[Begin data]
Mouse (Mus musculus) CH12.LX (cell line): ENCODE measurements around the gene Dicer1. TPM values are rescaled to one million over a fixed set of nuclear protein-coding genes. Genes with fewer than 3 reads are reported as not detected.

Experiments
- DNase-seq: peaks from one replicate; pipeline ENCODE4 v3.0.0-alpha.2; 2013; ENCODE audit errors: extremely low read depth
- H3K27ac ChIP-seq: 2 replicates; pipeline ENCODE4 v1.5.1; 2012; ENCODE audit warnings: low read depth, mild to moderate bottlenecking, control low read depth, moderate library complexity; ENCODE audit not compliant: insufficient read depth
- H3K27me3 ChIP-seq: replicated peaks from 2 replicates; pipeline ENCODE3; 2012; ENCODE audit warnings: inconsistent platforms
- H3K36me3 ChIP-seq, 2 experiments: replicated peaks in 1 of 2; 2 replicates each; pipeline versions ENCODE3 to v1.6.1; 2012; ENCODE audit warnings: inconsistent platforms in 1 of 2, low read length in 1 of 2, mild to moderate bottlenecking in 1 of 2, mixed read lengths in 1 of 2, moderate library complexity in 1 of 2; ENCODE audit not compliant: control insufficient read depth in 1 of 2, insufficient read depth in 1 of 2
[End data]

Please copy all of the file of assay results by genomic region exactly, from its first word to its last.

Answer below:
Mouse (Mus musculus) CH12.LX (cell line): ENCODE measurements around the gene Dicer1. TPM values are rescaled to one million over a fixed set of nuclear protein-coding genes. Genes with fewer than 3 reads are reported as not detected.

Experiments
- DNase-seq: peaks from one replicate; pipeline ENCODE4 v3.0.0-alpha.2; 2013; ENCODE audit errors: extremely low read depth
- H3K27ac ChIP-seq: 2 replicates; pipeline ENCODE4 v1.5.1; 2012; ENCODE audit warnings: low read depth, mild to moderate bottlenecking, control low read depth, moderate library complexity; ENCODE audit not compliant: insufficient read depth
- H3K27me3 ChIP-seq: replicated peaks from 2 replicates; pipeline ENCODE3; 2012; ENCODE audit warnings: inconsistent platforms
- H3K36me3 ChIP-seq, 2 experiments: replicated peaks in 1 of 2; 2 replicates each; pipeline versions ENCODE3 to v1.6.1; 2012; ENCODE audit warnings: inconsistent platforms in 1 of 2, low read length in 1 of 2, mild to moderate bottlenecking in 1 of 2, mixed read lengths in 1 of 2, moderate library complexity in 1 of 2; ENCODE audit not compliant: control insufficient read depth in 1 of 2, insufficient read depth in 1 of 2